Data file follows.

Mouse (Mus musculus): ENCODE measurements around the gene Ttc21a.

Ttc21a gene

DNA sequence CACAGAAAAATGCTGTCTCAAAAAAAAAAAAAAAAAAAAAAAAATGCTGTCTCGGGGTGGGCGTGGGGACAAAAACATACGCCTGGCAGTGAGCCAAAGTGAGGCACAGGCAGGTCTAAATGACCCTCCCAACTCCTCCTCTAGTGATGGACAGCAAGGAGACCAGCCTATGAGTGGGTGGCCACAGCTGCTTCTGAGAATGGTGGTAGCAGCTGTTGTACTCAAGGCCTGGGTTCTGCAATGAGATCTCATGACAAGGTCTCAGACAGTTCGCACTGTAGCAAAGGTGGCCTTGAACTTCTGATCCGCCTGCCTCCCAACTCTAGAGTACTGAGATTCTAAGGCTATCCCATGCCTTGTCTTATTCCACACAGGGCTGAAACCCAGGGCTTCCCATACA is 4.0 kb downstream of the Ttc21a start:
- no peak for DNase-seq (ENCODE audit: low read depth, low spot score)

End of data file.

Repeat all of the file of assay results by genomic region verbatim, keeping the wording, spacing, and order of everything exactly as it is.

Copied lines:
Mouse (Mus musculus): ENCODE measurements around the gene Ttc21a.

Ttc21a gene

DNA sequence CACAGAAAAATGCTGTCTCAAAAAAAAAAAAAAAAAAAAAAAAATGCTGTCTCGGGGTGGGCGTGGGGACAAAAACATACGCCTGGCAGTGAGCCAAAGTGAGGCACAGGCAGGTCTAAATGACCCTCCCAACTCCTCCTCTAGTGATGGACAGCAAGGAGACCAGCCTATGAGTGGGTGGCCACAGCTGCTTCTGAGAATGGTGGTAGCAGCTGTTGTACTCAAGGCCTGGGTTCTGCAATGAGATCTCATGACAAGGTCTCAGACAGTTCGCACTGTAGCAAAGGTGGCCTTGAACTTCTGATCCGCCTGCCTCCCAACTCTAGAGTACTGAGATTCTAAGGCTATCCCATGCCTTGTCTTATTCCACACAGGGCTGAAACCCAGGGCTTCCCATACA is 4.0 kb downstream of the Ttc21a start:
- no peak for DNase-seq (ENCODE audit: low read depth, low spot score)